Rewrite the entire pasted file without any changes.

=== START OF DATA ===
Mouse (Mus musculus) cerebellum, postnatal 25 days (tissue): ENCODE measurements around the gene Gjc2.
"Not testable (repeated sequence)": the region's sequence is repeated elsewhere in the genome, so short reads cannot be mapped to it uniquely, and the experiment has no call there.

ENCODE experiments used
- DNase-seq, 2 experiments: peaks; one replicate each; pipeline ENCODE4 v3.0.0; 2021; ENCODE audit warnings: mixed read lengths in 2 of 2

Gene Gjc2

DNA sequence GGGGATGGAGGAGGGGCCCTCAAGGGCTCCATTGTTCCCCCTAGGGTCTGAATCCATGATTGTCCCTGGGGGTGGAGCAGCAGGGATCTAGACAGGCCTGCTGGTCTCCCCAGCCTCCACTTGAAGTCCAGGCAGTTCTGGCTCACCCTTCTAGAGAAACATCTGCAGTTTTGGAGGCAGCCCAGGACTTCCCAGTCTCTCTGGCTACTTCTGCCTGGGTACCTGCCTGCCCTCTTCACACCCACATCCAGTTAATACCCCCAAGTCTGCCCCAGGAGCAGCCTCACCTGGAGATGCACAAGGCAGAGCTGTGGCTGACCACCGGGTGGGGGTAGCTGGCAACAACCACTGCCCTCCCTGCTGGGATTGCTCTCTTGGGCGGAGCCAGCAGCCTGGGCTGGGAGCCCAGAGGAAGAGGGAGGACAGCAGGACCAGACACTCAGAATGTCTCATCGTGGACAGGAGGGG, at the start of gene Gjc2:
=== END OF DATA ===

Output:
Mouse (Mus musculus) cerebellum, postnatal 25 days (tissue): ENCODE measurements around the gene Gjc2.
"Not testable (repeated sequence)": the region's sequence is repeated elsewhere in the genome, so short reads cannot be mapped to it uniquely, and the experiment has no call there.

ENCODE experiments used
- DNase-seq, 2 experiments: peaks; one replicate each; pipeline ENCODE4 v3.0.0; 2021; ENCODE audit warnings: mixed read lengths in 2 of 2

Gene Gjc2

DNA sequence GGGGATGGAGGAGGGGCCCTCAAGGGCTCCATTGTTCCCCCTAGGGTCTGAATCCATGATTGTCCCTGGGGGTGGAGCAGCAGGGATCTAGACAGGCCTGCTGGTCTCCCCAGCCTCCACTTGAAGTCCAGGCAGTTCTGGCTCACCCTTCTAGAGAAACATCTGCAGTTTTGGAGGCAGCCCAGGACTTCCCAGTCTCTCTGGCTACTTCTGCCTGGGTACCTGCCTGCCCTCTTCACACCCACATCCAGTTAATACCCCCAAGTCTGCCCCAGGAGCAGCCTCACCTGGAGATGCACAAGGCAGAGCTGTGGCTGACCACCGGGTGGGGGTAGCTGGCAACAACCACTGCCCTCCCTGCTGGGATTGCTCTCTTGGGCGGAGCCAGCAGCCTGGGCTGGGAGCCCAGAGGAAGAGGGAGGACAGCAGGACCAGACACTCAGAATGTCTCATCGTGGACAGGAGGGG, at the start of gene Gjc2: